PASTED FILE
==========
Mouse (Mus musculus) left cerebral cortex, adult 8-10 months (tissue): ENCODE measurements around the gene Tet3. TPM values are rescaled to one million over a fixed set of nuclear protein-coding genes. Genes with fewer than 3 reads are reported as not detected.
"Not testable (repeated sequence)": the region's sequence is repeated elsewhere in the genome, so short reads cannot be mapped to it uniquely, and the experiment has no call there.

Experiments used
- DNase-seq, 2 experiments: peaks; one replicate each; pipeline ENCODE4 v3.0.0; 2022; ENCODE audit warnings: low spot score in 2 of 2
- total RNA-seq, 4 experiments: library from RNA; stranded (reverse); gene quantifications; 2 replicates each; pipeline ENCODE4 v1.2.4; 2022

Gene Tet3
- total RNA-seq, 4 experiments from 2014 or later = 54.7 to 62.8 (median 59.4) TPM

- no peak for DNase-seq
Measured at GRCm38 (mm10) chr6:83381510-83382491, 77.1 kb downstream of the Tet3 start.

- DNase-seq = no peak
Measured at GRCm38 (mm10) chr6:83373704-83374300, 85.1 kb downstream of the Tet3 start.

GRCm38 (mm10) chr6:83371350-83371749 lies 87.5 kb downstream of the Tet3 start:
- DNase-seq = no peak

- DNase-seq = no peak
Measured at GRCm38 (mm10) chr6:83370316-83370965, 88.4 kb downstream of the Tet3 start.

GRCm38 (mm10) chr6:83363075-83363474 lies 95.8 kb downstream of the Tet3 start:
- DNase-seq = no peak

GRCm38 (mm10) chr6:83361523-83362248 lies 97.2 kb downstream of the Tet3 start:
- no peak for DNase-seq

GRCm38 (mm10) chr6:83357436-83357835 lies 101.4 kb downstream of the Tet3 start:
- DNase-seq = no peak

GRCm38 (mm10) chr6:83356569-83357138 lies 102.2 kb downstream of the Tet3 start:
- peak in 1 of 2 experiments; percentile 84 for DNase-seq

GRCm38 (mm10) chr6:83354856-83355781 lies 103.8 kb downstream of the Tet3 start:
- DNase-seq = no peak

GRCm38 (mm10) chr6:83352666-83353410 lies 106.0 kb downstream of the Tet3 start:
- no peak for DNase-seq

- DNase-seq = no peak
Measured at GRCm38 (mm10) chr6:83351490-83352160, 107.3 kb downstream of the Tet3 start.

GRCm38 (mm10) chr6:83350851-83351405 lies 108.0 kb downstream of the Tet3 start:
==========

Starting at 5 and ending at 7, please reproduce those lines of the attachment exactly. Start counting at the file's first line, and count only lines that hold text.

- total RNA-seq, 4 experiments: library from RNA; stranded (reverse); gene quantifications; 2 replicates each; pipeline ENCODE4 v1.2.4; 2022

Gene Tet3
- total RNA-seq, 4 experiments from 2014 or later = 54.7 to 62.8 (median 59.4) TPM